Spaghetti Squash Lasagna Casserole Recipe

If you have a hankering for lasagna but don't want to eat all the carbohydrates in the noodles, Ashley Schuering, who blogs at Confessions of a Grocery Addict, has the perfect recipe for you. "When I first tried out a low-carb lifestyle, I missed certain dishes a whole lot," she told us, adding, "One of the big ones was my mom's lasagna, so I decided to adopt her recipe and use spaghetti squash for the noodles." Schuering said, "It was such a hit with my husband — who also happens to prefer avoiding pasta — that we still make it to this day, despite not being on a diet."

According to Schuering, "This is an awesome dinner pretty much anytime of the year, but I particularly like gooey, cheesy dishes like lasagna during the fall and winter months." She told Mashed her spaghetti squash lasagna casserole makes awesome leftovers, noting the dish will last "five days covered in the refrigerator. You can also make and assemble the casserole without baking it (and store it in the refrigerator) for up to three days."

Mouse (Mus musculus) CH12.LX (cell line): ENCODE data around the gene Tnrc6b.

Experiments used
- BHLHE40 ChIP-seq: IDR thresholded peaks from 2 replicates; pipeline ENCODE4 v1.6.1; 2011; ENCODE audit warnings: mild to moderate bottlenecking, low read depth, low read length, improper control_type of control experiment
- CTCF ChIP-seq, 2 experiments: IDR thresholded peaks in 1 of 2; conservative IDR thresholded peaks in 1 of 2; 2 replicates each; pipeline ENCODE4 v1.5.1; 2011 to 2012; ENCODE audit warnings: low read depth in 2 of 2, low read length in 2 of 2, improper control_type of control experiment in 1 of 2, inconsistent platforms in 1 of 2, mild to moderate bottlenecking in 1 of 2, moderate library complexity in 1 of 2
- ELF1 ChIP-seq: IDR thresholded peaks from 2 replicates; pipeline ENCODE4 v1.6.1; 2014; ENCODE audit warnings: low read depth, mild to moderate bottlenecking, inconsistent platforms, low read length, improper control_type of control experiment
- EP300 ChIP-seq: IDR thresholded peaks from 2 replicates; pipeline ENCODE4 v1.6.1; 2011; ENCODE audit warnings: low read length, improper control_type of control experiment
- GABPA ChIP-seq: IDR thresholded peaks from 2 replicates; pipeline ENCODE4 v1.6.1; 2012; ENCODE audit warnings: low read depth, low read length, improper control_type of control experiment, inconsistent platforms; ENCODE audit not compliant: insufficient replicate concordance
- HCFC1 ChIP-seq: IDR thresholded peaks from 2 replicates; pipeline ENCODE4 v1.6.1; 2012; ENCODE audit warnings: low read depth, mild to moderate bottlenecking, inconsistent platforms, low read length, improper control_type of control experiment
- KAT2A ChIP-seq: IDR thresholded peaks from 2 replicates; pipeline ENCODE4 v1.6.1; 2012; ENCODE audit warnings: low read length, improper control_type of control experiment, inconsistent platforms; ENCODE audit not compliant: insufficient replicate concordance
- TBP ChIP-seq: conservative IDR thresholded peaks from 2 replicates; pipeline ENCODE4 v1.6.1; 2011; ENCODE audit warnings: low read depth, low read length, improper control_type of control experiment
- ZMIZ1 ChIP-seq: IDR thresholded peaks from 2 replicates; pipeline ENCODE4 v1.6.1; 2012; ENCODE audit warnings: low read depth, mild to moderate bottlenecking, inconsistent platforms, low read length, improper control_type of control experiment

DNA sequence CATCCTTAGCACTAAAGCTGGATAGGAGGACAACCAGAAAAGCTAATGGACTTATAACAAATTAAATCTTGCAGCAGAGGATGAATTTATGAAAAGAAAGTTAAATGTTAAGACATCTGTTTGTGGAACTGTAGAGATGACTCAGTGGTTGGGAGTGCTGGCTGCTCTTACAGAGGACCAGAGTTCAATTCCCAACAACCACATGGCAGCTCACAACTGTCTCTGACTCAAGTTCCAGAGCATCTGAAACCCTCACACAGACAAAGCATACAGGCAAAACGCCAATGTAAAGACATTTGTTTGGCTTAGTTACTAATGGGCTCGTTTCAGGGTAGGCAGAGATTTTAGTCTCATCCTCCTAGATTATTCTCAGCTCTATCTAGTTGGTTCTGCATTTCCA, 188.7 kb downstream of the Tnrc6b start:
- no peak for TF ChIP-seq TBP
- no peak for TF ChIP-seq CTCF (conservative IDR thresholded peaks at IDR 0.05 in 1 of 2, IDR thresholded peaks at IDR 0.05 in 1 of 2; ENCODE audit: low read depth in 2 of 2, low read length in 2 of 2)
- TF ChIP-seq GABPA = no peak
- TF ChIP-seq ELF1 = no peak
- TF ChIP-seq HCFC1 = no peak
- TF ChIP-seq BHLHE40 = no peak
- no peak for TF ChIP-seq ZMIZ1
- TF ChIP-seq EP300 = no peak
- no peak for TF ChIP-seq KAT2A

So, what are you waiting for? This dish is definitely going to spice up your weekly meal rotation, and couldn't we all use a change-up now and again?

Gather your ingredients for spaghetti squash lasagna casserole

Perhaps the most challenging step of this spaghetti squash lasagna casserole recipe is to assemble all of your ingredients. You'll need two spaghetti squash — Schuering advised about selecting your gourds, "Make sure there are no breaches of the skin, and opt for squash that feel heavy for their size" — as well as olive oil, Kosher salt, and pepper. 

For the meat sauce, the good news is that many of the ingredients, except for the ground turkey and onion, can be found in your pantry: garlic, marinara sauce, dried basil, dried oregano, fennel seeds, and bay leaves. For the cheese mix, gather cottage cheese (more on that later!), an egg, dried parsley, and shredded mozzarella. Now you're ready to get that squash roasting — and while that's happening, you can prep your meat sauce and your cheese mixture.

Prep your squash for your spaghetti squash lasagna casserole